Larkinland: earlier paintings
La Cuvée Mythique, or After a Bibulous Lunch Philip Larkin Stumbles Upon a Family of Hippies and Mistakes Them for the Retinue of Dionysus.
The painting incoroprates, among other objects, a number of wine corks and champagne cork cages – one of the corks is marked "La Cuvée Mythique".
Larkin disliked what he called "The Myth Kitty" – the use of mythology in poems. In the painting below Larkin is confronted by Venus rising from the River Humber. These two paintings were part of the Under Travelling Skies collaborative book, film and exhibition project which won the first Larkin25 Award in 2012.
Click on either of these two paintings to enlarge, click again to enlarge further.
He Dreams of the Myth Kitty
It was never dull in mythological Hull,
but no one was ever quite who they seemed.
That bloke in the pub: half-man or just half-mad?
And your dad, but of course, that stud claimed to be half-horse,
and was then his other half half-mare, mer-, or just barmaid?
We were half-fish, tadpole, toad (we put the crap in crapaud),
shape-shifting higher and higher up our wish-lists.
Listening to each poet’s shaggy tales we did the maths,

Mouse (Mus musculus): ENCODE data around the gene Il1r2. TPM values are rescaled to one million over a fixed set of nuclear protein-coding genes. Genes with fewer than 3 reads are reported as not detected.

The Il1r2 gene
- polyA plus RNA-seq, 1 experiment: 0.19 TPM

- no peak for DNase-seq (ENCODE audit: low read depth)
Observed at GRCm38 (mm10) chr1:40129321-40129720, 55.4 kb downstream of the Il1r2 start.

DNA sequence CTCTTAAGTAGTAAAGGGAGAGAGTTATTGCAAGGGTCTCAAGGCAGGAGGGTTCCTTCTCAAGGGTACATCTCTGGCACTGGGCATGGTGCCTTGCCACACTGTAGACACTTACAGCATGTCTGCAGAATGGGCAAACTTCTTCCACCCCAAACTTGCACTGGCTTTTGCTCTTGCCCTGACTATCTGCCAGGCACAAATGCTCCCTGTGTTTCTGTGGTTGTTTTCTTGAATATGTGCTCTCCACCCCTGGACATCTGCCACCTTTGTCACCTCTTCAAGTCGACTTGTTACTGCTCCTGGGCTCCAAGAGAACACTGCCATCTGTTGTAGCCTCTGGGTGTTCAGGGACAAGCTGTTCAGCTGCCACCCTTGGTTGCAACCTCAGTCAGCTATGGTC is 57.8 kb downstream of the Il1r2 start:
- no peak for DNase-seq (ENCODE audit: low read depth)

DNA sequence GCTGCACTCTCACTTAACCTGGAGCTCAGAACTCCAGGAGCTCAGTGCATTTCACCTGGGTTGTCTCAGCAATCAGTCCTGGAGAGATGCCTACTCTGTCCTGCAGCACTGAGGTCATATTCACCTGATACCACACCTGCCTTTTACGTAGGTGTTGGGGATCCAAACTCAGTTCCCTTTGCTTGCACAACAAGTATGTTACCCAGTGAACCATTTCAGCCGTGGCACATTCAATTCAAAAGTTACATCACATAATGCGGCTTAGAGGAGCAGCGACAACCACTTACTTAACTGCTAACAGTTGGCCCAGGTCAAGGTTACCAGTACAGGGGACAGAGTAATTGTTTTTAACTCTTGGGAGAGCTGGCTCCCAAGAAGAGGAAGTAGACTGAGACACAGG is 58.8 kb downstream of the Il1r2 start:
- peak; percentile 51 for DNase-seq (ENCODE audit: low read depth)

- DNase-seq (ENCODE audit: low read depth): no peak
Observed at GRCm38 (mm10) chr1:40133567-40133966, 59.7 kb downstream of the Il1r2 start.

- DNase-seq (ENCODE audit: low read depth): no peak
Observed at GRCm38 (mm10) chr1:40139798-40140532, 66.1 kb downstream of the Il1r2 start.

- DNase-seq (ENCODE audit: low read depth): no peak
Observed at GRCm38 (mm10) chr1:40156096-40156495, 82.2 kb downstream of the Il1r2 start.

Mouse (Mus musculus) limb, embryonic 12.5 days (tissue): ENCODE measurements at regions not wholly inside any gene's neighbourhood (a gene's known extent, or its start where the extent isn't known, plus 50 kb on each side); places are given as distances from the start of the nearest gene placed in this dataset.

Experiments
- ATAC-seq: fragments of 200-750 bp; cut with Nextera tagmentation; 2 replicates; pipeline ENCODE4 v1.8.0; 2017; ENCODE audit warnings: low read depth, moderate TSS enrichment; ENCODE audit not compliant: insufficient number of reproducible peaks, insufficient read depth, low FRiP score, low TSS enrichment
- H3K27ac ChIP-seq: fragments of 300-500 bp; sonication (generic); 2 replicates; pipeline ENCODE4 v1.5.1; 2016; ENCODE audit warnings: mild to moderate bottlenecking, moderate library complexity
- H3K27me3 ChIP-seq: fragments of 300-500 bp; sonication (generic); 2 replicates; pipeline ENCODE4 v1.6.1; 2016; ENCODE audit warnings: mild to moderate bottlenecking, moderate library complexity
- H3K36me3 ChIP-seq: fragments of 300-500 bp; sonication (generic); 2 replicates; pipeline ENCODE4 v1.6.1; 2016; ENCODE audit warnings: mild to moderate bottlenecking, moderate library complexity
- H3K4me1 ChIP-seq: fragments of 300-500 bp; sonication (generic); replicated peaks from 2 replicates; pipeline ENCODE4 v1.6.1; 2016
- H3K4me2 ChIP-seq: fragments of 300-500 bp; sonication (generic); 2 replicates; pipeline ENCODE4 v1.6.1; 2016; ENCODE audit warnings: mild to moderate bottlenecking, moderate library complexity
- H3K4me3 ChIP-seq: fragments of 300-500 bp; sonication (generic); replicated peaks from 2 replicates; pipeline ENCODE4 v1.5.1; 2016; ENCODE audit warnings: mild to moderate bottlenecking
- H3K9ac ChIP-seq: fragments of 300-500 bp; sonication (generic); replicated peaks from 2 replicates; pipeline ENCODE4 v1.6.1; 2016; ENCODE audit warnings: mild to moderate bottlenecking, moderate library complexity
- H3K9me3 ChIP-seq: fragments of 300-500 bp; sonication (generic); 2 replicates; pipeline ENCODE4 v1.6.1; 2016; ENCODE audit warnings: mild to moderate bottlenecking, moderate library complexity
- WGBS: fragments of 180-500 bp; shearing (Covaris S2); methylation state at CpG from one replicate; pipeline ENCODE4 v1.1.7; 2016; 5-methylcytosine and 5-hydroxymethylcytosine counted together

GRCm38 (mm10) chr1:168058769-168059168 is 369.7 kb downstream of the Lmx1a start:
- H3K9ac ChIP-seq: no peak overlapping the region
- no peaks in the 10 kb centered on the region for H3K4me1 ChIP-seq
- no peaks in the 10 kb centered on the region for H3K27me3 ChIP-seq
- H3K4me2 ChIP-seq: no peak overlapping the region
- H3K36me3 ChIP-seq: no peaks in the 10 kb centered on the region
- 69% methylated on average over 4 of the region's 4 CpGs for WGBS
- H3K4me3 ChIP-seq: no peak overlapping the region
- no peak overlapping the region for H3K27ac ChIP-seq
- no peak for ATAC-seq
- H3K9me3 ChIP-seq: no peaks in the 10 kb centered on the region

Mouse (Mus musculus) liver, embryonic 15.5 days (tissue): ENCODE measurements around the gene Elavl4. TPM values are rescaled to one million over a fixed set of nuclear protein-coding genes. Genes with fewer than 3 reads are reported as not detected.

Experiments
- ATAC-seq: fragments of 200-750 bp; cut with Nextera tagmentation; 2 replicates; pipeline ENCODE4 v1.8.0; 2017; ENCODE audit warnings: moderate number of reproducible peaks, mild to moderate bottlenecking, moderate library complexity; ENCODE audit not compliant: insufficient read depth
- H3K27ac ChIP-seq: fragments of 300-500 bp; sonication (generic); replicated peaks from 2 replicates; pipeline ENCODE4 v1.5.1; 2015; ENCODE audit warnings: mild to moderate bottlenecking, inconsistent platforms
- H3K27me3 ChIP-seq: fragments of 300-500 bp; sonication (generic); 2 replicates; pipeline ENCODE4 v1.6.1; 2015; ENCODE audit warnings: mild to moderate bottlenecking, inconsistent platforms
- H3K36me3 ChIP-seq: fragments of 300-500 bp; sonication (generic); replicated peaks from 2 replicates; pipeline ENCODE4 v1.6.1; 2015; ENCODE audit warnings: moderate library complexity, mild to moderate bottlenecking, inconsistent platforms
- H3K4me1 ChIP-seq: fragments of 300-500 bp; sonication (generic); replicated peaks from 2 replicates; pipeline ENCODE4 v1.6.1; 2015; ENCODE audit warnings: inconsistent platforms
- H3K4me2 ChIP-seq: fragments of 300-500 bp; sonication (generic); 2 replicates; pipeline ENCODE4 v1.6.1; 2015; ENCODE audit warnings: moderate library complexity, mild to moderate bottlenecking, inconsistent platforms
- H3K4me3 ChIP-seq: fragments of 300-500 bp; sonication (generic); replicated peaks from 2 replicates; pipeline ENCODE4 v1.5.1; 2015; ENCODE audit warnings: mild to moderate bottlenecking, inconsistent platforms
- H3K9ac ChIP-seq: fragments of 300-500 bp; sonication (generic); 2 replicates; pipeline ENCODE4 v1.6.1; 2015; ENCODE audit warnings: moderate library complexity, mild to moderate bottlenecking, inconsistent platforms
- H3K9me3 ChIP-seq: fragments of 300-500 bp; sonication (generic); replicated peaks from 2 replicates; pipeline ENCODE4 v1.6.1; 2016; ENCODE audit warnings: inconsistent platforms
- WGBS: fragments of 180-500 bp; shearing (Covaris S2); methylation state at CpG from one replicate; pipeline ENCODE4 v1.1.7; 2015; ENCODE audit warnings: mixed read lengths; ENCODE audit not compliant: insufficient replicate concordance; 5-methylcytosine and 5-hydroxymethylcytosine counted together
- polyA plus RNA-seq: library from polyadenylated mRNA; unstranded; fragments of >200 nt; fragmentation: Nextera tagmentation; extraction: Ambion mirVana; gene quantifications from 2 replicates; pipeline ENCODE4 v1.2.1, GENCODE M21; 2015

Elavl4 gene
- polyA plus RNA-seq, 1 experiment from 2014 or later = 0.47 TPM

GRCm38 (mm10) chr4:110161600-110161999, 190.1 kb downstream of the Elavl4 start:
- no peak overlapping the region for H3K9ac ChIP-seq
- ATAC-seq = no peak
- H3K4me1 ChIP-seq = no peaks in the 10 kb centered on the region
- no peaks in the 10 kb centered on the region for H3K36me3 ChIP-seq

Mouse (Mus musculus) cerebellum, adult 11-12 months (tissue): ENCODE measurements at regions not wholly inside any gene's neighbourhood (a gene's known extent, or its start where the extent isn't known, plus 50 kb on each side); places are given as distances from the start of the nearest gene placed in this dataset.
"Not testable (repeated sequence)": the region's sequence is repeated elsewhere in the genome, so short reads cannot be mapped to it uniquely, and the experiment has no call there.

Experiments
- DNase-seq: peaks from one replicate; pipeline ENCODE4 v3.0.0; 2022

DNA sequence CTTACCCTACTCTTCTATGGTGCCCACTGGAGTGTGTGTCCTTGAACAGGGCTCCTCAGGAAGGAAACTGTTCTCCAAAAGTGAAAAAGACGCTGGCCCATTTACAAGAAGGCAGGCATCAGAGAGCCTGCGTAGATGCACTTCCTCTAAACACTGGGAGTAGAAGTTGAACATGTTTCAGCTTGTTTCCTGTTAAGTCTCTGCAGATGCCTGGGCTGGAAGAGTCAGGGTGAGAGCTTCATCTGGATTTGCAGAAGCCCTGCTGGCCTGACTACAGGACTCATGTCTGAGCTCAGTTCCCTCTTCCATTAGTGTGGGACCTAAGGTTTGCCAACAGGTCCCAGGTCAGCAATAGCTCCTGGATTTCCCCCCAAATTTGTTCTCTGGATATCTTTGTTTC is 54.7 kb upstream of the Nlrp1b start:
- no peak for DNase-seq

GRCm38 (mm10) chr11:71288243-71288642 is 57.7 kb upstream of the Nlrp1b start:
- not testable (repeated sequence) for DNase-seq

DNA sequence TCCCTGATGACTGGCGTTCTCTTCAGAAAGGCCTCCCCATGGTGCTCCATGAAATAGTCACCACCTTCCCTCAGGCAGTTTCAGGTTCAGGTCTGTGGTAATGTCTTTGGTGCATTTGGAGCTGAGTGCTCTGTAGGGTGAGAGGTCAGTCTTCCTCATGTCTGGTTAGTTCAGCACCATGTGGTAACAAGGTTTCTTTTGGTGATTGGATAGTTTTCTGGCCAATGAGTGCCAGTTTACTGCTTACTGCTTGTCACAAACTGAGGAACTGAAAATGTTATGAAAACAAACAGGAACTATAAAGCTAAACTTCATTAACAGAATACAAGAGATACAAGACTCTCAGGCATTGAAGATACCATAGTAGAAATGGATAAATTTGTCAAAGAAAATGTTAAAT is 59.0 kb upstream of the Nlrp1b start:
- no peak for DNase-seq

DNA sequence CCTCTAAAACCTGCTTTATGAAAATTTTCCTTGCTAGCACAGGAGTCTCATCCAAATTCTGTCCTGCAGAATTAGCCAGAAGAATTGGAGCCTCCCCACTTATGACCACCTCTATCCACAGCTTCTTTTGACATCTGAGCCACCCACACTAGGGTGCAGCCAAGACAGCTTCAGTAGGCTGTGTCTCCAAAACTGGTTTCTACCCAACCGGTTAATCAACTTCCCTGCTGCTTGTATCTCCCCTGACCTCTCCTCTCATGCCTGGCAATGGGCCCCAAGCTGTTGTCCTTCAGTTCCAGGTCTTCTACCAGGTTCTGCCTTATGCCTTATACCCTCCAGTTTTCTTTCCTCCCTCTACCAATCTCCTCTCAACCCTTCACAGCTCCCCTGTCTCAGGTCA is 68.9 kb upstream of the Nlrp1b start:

remained one hundred-and-ten percent non gullible,
all of us full, full to the gills with cock and bull.
Here are some paintings from various Humber Writers' projects, They were mainly used to illustrate anthologies commissioned by the Humber Mouth and other literature festivals, but some were also part of associated exhibitions.
For free ebooks of anthologies and Cliff's three short films Drift, Under Travelling Skies and Slipway which accompany Humber Writers projects: http://www2.hull.ac.uk/fass/english/research/researchthemes/creativewriting.aspx
Click on the paintings for a slide show of enlarged images.
They flee from me
who sometime did me seek.
Now in the tree only magpie
thieves from me.
Sitting on my fence only rook,
worm, soon also to be mine,
hanging from its beak.
These bird paintings illustrated Hide (2010) a Humber Mouth Literature Festival commission in association with Far Ings nature reserve and the Lincolnshire Wildlife Trust.
The Incoming anthology (Humber Mouth 2014) commemorated the centenary of the start of WWI by reflecting on the theme of war. It included contributions from the Normandy Veterans Association. My drawings focussed on images made familiar by recent conflicts: bombed buildings, torture in Abu Graib, child soldiers.